The fact that the university doesn't teach the students subjects like film language, editing, color design, body language, art history, dramaturgy, etc. . . . is not so important. I've analyzed many films, spoken to filmmakers at festivals, and read loads of books in the library. These events have provided me with a good theoretical base where I could decide for myself what to learn for my own filmmaking process without having to spend time in lessons, learning things I might never need.

My advice to animation students: if you want to become an animator, background artist or some other specialist in the animation industry, stick to your pencil, your computer or whatever tool you need, and learn to use it really well. Nowadays, the industry demands top-quality work. But if you want to become an independent filmmaker, always start with a good story, whether it's your own idea or not. Then try to create interesting pictures, not by using unnecessary effects but by utilizing a well-photographed, well-designed and interesting style. Then try to find sounds and music that match your images and really bring your film to life (sound is a weakness of many animated films). As far as the animation is concerned, good choreography and expressive characters are far more important than technical smoothness. Quest was filmed with an old Arri camera on an old Russian animation stand. We used old-fashioned models made of wood, polystyrene, and some paint. With the basic elements of story telling, animation, and filmmaking - and of course, love, imagination and patience, we managed to create something special. Actually, Balance is an even better example: half of a ping-pong table, five simple puppets, and a Bolex was all it took [Christoph and Wolfgang Lauenstein] to win an Oscar! Why? Because the film had a good story, an interesting visual style, and simple, but atmospheric, sound. So, wind up your cameras and do it!"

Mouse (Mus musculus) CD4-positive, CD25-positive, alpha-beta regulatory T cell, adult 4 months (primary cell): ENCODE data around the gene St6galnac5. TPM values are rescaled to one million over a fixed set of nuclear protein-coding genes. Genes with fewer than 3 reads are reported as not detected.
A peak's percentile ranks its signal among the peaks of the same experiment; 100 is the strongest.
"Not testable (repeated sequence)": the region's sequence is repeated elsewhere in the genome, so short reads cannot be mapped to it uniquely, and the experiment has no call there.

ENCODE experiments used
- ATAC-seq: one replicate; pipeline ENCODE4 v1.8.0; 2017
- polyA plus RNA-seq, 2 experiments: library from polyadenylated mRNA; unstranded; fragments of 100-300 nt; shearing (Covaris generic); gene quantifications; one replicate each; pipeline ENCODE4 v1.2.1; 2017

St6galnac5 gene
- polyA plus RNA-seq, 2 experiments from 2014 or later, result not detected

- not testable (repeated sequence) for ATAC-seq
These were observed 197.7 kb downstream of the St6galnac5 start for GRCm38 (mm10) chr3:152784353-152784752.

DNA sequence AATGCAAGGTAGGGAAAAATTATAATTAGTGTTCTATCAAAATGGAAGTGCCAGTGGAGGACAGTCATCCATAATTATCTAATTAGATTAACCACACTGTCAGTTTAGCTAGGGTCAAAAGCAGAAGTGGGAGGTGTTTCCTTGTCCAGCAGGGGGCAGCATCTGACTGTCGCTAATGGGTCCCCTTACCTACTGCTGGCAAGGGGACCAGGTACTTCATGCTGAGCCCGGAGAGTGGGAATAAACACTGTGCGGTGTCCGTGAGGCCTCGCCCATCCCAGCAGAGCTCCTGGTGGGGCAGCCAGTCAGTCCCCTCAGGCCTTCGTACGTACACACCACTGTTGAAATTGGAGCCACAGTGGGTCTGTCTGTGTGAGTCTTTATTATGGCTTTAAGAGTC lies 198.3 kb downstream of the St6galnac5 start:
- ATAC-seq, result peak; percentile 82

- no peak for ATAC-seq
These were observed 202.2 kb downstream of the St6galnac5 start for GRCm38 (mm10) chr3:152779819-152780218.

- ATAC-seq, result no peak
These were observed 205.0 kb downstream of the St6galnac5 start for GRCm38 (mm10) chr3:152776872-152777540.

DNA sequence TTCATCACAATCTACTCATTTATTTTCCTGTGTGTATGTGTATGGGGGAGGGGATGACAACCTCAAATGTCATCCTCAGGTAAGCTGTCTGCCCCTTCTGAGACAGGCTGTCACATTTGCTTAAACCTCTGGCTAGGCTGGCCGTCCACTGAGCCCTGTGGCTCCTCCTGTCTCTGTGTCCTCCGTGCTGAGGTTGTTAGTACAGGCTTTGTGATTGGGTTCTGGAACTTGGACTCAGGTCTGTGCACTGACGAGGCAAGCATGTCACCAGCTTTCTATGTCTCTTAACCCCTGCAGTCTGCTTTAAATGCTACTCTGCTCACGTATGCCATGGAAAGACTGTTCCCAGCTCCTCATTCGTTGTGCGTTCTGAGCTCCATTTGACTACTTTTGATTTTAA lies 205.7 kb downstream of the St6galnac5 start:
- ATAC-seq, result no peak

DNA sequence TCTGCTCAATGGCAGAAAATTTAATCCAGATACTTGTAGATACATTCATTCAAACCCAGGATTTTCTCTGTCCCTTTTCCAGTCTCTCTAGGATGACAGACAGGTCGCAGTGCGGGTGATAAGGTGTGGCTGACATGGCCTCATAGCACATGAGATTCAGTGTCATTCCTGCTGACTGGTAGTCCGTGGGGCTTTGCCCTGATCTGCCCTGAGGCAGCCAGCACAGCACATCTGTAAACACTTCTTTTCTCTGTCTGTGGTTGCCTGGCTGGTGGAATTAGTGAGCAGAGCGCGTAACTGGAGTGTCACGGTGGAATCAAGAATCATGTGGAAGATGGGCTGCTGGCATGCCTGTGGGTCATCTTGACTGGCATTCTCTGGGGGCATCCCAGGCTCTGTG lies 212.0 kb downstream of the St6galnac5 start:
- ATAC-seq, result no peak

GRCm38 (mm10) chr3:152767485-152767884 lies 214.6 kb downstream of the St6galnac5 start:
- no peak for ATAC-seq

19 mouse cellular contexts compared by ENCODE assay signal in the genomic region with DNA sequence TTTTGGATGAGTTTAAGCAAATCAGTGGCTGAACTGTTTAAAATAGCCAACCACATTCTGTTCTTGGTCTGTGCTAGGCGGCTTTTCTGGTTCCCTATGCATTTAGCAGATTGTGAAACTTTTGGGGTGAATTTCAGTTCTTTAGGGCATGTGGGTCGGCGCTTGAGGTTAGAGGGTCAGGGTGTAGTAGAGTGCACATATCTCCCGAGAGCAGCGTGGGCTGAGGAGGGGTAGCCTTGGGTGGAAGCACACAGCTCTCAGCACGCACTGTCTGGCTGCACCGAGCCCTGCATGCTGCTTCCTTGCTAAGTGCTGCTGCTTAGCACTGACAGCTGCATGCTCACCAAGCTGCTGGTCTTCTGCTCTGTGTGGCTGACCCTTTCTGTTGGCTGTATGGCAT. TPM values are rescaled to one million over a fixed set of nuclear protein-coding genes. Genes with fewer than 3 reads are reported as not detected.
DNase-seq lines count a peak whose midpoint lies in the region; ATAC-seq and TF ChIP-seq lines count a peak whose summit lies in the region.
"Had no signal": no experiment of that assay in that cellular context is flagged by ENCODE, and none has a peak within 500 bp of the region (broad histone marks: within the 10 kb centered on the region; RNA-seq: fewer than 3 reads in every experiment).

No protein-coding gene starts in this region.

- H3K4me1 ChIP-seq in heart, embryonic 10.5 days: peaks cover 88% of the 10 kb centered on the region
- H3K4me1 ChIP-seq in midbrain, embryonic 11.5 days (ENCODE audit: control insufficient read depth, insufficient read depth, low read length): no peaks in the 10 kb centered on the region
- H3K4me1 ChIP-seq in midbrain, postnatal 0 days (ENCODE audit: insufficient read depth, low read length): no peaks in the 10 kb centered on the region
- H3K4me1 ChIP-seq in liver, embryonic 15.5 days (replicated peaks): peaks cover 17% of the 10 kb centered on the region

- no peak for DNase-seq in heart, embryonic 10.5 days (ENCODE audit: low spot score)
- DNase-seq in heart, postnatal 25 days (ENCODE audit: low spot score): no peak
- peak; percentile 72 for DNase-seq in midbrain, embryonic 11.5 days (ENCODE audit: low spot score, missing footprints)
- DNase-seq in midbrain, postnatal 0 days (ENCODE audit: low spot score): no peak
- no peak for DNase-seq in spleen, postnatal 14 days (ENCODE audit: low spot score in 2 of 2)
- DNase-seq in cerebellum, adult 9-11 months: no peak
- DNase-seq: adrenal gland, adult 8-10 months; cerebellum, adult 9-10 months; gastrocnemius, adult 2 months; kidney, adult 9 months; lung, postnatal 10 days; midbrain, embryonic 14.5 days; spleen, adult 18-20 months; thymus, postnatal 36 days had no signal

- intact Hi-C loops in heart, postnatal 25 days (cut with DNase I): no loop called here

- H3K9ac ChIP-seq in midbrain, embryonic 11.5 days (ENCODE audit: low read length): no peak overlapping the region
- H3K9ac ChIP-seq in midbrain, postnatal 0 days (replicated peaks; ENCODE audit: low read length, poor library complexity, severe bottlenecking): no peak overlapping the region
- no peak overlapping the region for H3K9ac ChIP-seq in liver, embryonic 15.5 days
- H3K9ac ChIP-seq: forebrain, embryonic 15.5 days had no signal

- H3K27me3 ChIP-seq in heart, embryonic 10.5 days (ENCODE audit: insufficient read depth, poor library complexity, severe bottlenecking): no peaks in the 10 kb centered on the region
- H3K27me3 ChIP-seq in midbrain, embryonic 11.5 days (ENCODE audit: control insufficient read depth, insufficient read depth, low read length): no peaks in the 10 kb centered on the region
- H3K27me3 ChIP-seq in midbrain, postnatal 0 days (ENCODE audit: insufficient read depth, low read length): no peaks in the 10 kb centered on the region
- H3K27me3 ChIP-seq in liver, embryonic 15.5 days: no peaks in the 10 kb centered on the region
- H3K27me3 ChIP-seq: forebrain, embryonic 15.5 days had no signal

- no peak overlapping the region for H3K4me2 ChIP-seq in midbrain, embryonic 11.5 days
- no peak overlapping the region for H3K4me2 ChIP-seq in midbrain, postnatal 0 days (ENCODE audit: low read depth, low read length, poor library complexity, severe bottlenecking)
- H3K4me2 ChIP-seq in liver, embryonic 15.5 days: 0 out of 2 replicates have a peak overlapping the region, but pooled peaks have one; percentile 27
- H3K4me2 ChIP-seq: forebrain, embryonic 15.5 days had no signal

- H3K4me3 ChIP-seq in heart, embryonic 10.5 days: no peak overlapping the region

Thomas Stellmach.

Thomas Stellmach also graduated from the animation department at the University of Kassel, where he produced the Oscar winning Quest with Tyron Montgomery. Stellmach also created Weeds, a cel animated film, and now runs his own company, Thomas Stellmach Animation.

"The animation department at the University of Kassel is part of the Visual Communication school. The most important advantage to Kassel is the freedom to choose your field of study, theme and schedule. We can specialize our animation work with the production of our own animated films and obtain practical experience. Our excellent animation professor Paul Driessen gives advice and encourages our productions with his many years of experience in animation.

In regards to animation education, I think it is necessary to learn as much as possible about film, sound and animation techniques. Timing and storytelling are also important as is finding our own possibilities of visualizing one's ideas. I would study again at Kassel, if I had the choice a second time. I would also advise all animation students to come to Kassel and work together."

An Vrombaut received her MA from the Royal College of Art (RCA) in London. Both her student film, Little Wolf, and subsequent short film, When I Grow Up I Want to be a Tiger, have won awards at festivals around the world. Currently, she is animating a sequence for Dutch animator Piet Kroon's collaborative film, TRANSIT.